Because I am a retired Navy SEAL with PTSD and I practice and teach mindfulness and meditation, people sometimes ask me if I ever get retriggered. I can, and I do. What I tell people is that practicing mindfulness and meditation doesn’t make you impenetrable to pain, sadness, anxiety, stress, or even depression, but it does help you process those emotions in a different way.
Recently, in fact, I did get triggered by something and I had to take a step back rather than push down and avoid my emotions as I did for many years, which as we all know only works for so long. This time, I told myself it was okay to feel these emotions and went to a quiet place by myself and just sat with them, allowing them to be what they were. My personal mantra has become, “The only way out is through,” and so when I sat with those triggered feelings of sadness and anxiety, I simply encouraged my inner capacity to let go and practice nonjudgmental awareness. I meditated, did some breathing exercises, and after about two hours, I was on the other side of it.
I think what’s crucial to understand is that we are not our emotions. “I am” can be powerful words, but not always powerful in a positive way. If we tell ourselves, “I am angry” or “I am afraid,” then we start defining ourselves as such, which can stagnate us. But the truth is that we are just going through a particular experience that caused us be feel angry or afraid. So, if you have something that triggers fear, for example, then sit with it; you can’t be brave or courageous if you’re not scared, right? That’s where the growth is … in that liminal space between fear and courage. I read somewhere that if you visualize yourself standing behind a waterfall, you can watch your emotions, one by one, fall with the water. They come, they go, they wash over you, but they are not you.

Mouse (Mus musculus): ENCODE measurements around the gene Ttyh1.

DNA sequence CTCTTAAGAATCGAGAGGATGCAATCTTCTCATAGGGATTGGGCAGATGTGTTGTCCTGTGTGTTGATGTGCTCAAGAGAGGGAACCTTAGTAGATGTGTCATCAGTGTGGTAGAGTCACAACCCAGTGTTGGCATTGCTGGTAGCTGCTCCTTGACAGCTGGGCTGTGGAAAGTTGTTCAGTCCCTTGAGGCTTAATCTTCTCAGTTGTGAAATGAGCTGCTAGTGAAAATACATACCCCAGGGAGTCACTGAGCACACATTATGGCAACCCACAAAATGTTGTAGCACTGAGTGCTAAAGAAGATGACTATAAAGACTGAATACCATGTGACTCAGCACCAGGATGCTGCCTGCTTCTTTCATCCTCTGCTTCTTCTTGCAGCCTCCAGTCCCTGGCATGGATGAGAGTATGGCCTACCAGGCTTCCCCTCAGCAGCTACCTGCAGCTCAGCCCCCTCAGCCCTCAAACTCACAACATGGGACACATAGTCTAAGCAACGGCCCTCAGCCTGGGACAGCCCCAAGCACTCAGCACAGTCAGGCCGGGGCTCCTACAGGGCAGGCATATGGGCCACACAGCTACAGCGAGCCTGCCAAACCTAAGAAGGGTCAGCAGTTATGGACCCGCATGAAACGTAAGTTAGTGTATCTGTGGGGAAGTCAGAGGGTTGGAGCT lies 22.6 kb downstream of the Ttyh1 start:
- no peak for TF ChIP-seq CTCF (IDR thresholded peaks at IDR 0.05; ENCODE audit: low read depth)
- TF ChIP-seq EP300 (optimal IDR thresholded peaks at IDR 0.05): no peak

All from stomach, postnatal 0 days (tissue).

I miss being a Navy SEAL. It was my dream job — surrounded by people who were some of this country’s top performers, both men and women, SEALs and non-SEALs alike in the special operations community. I also loved the work itself. There was a sense of purpose, mission, identity, and a sharing of goals that truly meant something.
When I started thinking about getting out around spring 2018, a previous military boss of mine turned friend and mentor told me to start planning, to find something where I could discover new meaning. I did a lot of researching, networking, and thinking as I started that planning process. It took a while, but ultimately, after retirement, the answer to what I wanted to do — what I had already started to do on a small scale with a few fellow veterans and others — stared me right in the face. I still wanted to help my fellow men and women here in this country, and now I could do it by teaching mindfulness and meditation. I took a leap of faith and my work now has been — and continues to be — a phenomenal journey. I mean, I get to help other people as I continue to answer my own greater “why.”
What started with my own need to help myself deal with PTSD — basically, help myself come back to life — has developed into a business where I can offer mindfulness and mental health consulting to individuals and audiences of, to date, mostly service members, veterans, and their family members, fire departments, police and law enforcement organizations, and first responders.
And the more I do, the more opportunities I get to expand my world and myself through the people I meet and work with. For example, I collaborate with Theresa Larson, DPT, at MovementRX, a Marine vet turned doctor of physical therapy, to help people develop their own deep connection between the mind, body, and spirit; Navy and Air Force Veteran Dr. Seth Hickerson at My Steady Mind, helping people “breathe and move on”; and Army Special Forces Veteran Jason Van Camp at Mission Six Zero, helping people grow through deliberate discomfort. And for the last year-and-a-half, I have partnered with Will Schneider, a yoga and mindfulness teacher, on our Men Talking Mindfulness podcast where we interview some amazing thinkers and doers. From so many new connections, moments, and endeavors, I get to expand my own journey of healing — and of what it means to be a human being — while also helping others do just that for themselves.
When I think of myself back when I first started out as a SEAL, I see a very driven, committed guy. Though I am obviously still that same person in many ways, I don’t think that guy could ever have imagined where I am now. But I do believe he would be proud and excited about what has developed and what is to come. One chapter at a time. One breath at a time, right? The world keeps expanding, teaching, and giving through the simplicity of breath.